All About Composite Keys in SQL

All About Composite Keys in SQL

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Updated on Feb 17, 2023 11:56 IST

In this article, we will learn about the composite keys in sql, and how to implement them in sql with the help of examples.

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A composite key in SQL is a combination of two or more columns that is used to identify a row in a table uniquely. It is an alternative to using a single-column primary key, and it is often used when a single column is not sufficient to identify a row uniquely.

Composite keys are created using the PRIMARY KEY constraint in the CREATE TABLE statement. They are used to ensure the integrity of the data in a database by ensuring that no two rows have the same combination of values in the key columns.

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Here’s an example of how you might create a composite key in SQL table:

 
CREATE TABLE my_table (
col_1 INT NOT NULL,
col_2 VARCHAR(255) NOT NULL,
col_3 VARCHAR(255),
PRIMARY KEY (col_1, col_2)
);
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This creates a table with a composite key consisting of the columns col_1 and col_2. The values in these two columns must be unique across all rows in the table.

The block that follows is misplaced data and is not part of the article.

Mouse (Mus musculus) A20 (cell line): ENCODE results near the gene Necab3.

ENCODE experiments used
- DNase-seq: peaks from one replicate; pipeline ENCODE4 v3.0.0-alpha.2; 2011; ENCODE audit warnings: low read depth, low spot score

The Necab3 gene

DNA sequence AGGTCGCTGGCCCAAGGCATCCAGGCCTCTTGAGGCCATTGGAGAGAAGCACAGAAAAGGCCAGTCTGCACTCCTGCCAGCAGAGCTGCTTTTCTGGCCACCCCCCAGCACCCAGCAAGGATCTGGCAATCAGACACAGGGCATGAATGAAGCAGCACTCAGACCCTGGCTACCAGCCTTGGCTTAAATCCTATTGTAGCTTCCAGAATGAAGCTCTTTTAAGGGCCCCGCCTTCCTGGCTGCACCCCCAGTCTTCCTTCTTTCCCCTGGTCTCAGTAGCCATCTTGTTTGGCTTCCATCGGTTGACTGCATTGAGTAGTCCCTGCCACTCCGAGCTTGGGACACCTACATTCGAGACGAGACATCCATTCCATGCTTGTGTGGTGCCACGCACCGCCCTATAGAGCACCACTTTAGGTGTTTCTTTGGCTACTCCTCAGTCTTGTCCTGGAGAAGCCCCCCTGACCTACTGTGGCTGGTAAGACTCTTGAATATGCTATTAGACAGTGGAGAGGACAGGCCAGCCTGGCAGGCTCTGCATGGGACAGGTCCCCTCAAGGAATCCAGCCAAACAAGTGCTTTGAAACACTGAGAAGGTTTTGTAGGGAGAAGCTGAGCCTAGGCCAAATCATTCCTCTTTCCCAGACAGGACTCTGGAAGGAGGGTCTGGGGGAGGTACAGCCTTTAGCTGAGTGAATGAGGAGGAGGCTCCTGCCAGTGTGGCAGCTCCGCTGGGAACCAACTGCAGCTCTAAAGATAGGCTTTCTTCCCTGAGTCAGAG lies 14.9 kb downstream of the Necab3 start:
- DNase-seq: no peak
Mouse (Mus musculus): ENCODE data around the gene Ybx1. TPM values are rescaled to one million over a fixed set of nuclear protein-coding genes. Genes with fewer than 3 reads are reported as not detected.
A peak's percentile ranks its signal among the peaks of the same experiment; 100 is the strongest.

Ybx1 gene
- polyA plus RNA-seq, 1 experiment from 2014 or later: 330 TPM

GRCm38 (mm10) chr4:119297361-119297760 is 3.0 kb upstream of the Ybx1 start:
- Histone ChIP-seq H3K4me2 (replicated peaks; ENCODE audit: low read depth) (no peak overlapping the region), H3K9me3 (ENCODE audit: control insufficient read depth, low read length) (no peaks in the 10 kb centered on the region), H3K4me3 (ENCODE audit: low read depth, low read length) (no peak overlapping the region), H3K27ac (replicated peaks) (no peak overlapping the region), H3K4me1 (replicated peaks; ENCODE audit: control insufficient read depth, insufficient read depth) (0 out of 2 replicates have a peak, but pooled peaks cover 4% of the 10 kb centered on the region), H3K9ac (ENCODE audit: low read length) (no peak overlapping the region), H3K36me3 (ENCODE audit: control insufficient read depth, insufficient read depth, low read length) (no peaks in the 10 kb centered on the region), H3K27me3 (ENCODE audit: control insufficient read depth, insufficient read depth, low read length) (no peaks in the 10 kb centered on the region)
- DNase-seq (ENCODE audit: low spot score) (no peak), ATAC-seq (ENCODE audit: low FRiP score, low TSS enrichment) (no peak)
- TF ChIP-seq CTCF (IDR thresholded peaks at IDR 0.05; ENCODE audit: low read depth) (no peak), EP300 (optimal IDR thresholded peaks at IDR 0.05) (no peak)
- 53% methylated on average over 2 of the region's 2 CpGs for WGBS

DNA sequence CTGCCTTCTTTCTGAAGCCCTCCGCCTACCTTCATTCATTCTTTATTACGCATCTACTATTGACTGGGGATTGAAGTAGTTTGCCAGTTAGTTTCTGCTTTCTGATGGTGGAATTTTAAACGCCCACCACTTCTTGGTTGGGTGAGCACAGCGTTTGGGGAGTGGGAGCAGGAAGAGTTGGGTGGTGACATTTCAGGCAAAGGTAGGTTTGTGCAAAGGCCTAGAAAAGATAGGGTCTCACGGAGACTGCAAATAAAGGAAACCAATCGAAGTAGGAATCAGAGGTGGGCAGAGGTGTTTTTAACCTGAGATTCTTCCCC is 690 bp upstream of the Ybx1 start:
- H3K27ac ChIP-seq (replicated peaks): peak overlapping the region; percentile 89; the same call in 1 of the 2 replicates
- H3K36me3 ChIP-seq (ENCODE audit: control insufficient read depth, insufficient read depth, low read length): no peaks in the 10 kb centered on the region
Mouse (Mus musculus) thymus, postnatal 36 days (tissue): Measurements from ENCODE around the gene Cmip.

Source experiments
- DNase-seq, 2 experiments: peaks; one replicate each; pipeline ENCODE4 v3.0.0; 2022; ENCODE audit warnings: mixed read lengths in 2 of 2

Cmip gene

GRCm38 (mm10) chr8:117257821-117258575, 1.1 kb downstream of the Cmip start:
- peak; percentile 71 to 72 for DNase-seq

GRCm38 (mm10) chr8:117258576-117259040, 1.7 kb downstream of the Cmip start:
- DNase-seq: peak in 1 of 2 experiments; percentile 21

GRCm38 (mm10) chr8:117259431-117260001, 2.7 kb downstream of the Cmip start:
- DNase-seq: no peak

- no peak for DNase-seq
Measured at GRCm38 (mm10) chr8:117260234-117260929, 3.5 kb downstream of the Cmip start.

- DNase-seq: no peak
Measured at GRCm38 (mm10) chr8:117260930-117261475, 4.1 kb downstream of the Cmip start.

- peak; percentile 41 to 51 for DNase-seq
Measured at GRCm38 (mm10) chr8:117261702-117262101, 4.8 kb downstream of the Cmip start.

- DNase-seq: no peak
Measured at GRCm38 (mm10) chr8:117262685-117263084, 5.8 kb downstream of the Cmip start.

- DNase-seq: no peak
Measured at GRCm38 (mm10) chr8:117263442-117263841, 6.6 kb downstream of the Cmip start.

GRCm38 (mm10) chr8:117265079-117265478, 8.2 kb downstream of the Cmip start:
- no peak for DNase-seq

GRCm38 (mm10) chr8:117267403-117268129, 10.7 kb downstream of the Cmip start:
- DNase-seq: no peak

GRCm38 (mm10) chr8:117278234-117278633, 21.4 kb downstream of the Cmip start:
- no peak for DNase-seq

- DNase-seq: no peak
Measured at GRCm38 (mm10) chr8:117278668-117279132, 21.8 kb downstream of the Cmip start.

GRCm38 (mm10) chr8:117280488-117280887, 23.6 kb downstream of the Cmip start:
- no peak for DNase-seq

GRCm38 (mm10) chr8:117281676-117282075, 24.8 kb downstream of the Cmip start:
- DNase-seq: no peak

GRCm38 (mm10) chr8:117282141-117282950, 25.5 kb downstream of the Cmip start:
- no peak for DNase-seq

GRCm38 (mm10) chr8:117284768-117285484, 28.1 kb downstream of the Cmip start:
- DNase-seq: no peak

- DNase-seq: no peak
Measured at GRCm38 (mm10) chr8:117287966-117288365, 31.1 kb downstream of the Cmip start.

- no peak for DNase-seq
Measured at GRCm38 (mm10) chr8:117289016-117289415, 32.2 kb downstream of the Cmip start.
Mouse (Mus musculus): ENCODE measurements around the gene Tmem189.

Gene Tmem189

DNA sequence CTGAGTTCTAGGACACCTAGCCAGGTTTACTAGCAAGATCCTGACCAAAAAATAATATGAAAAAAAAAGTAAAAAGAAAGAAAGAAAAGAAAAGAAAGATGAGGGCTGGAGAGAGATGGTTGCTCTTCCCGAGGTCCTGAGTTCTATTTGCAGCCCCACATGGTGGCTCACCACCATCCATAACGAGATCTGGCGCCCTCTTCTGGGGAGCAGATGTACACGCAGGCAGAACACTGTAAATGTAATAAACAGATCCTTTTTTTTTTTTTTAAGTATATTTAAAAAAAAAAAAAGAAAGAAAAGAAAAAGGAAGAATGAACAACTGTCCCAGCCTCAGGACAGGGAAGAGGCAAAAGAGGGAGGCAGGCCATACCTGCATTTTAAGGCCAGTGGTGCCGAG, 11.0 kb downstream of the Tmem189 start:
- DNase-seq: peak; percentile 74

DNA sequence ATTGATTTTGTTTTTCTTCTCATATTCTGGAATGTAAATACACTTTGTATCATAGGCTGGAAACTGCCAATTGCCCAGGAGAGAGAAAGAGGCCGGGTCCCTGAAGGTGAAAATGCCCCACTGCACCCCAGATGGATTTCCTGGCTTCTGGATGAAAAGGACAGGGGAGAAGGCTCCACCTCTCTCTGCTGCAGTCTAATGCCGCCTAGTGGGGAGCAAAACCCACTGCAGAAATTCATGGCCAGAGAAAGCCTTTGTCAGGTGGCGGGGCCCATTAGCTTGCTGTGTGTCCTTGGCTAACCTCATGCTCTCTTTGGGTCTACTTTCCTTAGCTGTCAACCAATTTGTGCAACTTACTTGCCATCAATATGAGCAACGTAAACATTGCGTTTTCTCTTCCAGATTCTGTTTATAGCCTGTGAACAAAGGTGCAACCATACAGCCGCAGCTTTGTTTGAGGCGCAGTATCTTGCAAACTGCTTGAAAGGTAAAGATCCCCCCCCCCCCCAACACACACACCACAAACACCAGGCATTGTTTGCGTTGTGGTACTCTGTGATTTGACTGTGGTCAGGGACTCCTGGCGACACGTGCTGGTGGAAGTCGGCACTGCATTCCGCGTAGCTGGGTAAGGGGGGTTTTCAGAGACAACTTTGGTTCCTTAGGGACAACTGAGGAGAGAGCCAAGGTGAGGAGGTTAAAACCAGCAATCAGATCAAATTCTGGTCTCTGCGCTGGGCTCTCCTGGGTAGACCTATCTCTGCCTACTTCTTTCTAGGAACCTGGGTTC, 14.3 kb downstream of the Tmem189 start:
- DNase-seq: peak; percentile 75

You can also specify that a composite key should be used as a foreign key in another table. For example:

 
CREATE TABLE other_table (
col_1 INT NOT NULL,
col_2 VARCHAR(255) NOT NULL,
FOREIGN KEY (col_1, col_2) REFERENCES my_table(col_1, col_2)
);
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This creates a foreign key in the other_table that references the composite key in the my_table.

Let’s understand this clearly with an example. 
Imagine you have a table that stores information about different people, and you want to make sure that no two people have the same first and last name. In this case, you can create a composite key that consists of the first_name and last_name columns.

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Implementing Composite Key in SQL

Here’s an example of how you might create a composite key in SQL:

 
CREATE TABLE people (
id INT NOT NULL AUTO_INCREMENT,
first_name VARCHAR(255) NOT NULL,
last_name VARCHAR(255) NOT NULL,
PRIMARY KEY (first_name, last_name)
);
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This creates a table with a composite primary key consisting of the first_name and last_name columns. The values in these two columns must be unique across all rows in the table.

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Composite keys can be used to ensure that no two rows in a table have the same combination of values in certain columns. They can also be used as foreign keys in other tables, which helps to ensure that the relationships between different tables are maintained.

Still confused? Let’s consider one more scenario to understand it better.

You have a table that stores the information about employees and you want to ensure that no two employees have the same name and date of birth. In this case, you can create a composite key that consists of the name and d o b columns.